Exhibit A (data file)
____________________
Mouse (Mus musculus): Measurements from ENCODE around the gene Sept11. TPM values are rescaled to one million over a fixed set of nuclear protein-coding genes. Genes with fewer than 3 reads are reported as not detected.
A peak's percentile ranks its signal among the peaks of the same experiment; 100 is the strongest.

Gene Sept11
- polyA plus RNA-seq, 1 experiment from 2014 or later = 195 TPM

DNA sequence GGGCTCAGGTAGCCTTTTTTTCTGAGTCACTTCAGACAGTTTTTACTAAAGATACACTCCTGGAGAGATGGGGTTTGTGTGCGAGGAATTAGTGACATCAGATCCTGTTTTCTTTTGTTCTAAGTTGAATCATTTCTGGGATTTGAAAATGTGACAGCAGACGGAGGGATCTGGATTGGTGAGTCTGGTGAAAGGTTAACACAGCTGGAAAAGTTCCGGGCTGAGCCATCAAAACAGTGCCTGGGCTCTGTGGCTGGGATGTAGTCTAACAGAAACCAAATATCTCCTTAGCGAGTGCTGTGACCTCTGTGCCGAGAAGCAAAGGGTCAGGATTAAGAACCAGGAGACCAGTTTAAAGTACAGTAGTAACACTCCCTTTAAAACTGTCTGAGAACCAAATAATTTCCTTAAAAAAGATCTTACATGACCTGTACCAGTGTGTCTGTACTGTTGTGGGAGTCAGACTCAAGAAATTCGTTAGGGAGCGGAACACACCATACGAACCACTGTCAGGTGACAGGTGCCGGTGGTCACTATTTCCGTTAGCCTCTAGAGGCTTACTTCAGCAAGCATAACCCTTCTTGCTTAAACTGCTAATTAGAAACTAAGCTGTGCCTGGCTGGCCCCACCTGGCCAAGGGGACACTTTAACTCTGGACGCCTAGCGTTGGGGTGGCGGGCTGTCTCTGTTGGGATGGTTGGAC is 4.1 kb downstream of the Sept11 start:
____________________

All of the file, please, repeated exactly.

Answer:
Mouse (Mus musculus): Measurements from ENCODE around the gene Sept11. TPM values are rescaled to one million over a fixed set of nuclear protein-coding genes. Genes with fewer than 3 reads are reported as not detected.
A peak's percentile ranks its signal among the peaks of the same experiment; 100 is the strongest.

Gene Sept11
- polyA plus RNA-seq, 1 experiment from 2014 or later = 195 TPM

DNA sequence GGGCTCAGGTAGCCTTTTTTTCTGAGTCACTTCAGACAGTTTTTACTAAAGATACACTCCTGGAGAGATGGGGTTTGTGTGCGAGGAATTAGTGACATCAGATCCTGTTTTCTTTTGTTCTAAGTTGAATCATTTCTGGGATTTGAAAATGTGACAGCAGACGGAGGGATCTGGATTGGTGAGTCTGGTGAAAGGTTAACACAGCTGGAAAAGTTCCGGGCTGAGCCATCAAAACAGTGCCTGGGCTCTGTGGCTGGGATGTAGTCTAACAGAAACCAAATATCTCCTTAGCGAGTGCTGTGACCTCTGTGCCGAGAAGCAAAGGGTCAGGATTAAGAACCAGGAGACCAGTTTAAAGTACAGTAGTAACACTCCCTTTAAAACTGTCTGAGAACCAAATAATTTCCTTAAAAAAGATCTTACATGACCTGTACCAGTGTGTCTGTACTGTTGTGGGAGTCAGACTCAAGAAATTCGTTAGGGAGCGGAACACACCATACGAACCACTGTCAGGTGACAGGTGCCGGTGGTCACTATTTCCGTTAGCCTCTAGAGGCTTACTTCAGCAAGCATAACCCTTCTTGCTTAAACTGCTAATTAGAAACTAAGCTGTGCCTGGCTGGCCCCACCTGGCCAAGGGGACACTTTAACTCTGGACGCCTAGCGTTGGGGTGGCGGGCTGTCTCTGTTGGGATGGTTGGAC is 4.1 kb downstream of the Sept11 start: